Public Perceptions of Mangrove Forests Matter for Their Conservation

Farid Dahdouh-Guebas, Gordon N. Ajonina, A. Aldrie Amir, Dominic A. Andradi-Brown, Irfan Aziz, Thorsten Balke, Edward B. Barbier, Stefano Cannicci, Simon M. Cragg, Marília Cunha-Lignon, David J. Curnick, Carlos M. Duarte, Norman C. Duke, Charlie Endsor, Sara Fratini, Ilka C. Feller, François Fromard, Jean Hugé, Mark Huxham, James G. KairoTadashi Kajita, Kandasamy Kathiresan, Nico Koedam, Shing Yip Lee, Hsing Juh Lin, Jock R. Mackenzie, Mwita M. Mangora, Cyril Marchand, Tarik Meziane, Todd E. Minchinton, Nathalie Pettorelli, Jaime Polanía, Gianluca Polgar, Meenakshi Poti, Jurgenne Primavera, Alfredo Quarto, Stefanie M. Rog, Behara Satyanarayana, Yara Schaeffer-Novelli, Mark Spalding, Tom Van der Stocken, Dominic Wodehouse, Jean W.H. Yong, Martin Zimmer, Daniel A. Friess

Research output: Contribution to journalArticlepeer-review

34 Scopus citations


Iconic species and landscapes attract public attention to help reverse the degradation of ecosystems and their biodiversity (Thompson and Rog, 2019); sharing their images on social media can act as a powerful way to influence perceptions and drive positive actions by the public (Wu et al., 2018). Social media platforms such as Twitter, Facebook and Instagram have been used to great effect to communicate the urgency required to halt and reverse tropical forest loss (Lamb et al., 2005) and the plight of coral reefs (Curnock et al., 2019). Ecosystems such as seagrass meadows, mudflats, and mangrove forests receive substantially less media exposure (Duarte et al., 2008). Yet these under-recognized ecosystems are hugely important for local and global societies, providing benefits such as shoreline protection (Barbier, 2016), fisheries (Carrasquilla-Henao and Juanes, 2017), carbon capture and storage (Duarte et al., 2013), alongside supporting rich marine and terrestrial biodiversity (Sievers et al., 2019; Thompson and Rog, 2019) (Figure 1). Apart from these important ecosystem functions, goods and services, mangrove forests are home to a huge diversity of organisms with ecologically and evolutionarily unique adaptations to life in the intertidal zone, including vivipary and salt tolerance in trees, air-breathing in crabs and amphibious behavior in fish (mudskippers); this makes mangrove forests a dynamic and fascinating evolutionary laboratory.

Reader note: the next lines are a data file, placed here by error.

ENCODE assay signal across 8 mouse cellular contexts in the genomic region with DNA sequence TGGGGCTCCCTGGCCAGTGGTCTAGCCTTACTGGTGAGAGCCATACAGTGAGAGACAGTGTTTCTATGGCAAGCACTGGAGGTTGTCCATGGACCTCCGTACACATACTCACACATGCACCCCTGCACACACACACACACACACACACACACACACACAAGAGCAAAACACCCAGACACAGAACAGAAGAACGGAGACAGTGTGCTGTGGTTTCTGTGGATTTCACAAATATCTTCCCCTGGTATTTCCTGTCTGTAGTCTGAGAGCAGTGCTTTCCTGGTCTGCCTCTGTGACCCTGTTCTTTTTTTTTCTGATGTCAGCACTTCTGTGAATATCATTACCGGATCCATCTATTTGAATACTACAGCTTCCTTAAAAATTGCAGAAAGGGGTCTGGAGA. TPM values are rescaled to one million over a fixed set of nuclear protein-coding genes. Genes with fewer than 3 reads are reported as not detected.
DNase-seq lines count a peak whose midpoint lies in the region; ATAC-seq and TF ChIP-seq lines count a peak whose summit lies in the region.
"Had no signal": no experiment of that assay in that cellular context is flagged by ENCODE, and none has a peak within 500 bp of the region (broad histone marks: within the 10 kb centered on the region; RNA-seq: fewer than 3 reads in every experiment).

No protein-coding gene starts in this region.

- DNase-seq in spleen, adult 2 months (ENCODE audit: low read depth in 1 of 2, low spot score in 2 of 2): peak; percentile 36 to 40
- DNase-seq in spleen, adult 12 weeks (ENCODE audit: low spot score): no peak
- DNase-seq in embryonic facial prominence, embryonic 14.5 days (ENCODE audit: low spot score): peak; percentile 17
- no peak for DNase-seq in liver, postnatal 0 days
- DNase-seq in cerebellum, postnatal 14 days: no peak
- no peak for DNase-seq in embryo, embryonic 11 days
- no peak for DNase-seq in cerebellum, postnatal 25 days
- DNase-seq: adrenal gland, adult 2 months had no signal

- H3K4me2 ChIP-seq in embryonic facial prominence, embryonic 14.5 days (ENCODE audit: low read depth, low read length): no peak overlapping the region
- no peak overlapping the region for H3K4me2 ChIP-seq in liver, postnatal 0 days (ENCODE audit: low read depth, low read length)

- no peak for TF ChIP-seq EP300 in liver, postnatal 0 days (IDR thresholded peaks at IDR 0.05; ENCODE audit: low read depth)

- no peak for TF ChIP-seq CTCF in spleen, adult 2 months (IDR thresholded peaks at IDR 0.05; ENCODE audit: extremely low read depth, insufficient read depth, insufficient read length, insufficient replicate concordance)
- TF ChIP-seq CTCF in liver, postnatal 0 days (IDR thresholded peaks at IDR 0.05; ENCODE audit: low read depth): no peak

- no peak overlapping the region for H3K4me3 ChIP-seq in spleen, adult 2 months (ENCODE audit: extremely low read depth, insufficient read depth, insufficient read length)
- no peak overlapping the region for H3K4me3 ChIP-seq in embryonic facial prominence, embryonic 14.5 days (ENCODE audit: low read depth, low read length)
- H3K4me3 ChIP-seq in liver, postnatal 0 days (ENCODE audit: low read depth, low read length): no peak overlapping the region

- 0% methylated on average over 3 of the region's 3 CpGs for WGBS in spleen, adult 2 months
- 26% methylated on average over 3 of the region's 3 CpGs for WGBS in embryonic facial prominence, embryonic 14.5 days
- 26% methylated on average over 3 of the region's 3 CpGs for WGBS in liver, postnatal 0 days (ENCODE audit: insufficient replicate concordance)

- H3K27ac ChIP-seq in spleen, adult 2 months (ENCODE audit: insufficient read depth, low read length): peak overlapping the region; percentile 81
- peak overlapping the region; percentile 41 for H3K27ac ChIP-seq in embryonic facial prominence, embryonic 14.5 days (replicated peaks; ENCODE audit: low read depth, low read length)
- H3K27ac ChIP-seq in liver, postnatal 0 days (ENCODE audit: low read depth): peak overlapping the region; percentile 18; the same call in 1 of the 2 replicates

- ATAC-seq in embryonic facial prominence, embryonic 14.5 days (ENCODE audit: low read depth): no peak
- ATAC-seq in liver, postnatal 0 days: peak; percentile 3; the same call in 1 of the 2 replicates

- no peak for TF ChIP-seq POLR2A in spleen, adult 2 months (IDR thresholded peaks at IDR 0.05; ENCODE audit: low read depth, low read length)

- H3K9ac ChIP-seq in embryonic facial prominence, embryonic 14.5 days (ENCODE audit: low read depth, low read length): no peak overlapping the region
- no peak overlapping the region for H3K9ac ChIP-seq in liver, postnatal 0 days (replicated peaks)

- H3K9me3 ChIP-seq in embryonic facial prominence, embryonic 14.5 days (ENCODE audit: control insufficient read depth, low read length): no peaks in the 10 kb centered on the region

Original languageEnglish (US)
JournalFrontiers in Marine Science
StatePublished - Nov 19 2020

Bibliographical note

KAUST Repository Item: Exported on 2020-12-14
Acknowledgements: Many thanks are due to Leo Thom (Mangrove Action Project) for assembling Figure 1. The authors acknowledge the 12 photographers of the photos indicated in the caption of Figure 1 and the numerous online posters of inspiring mangrove photographs and stories.


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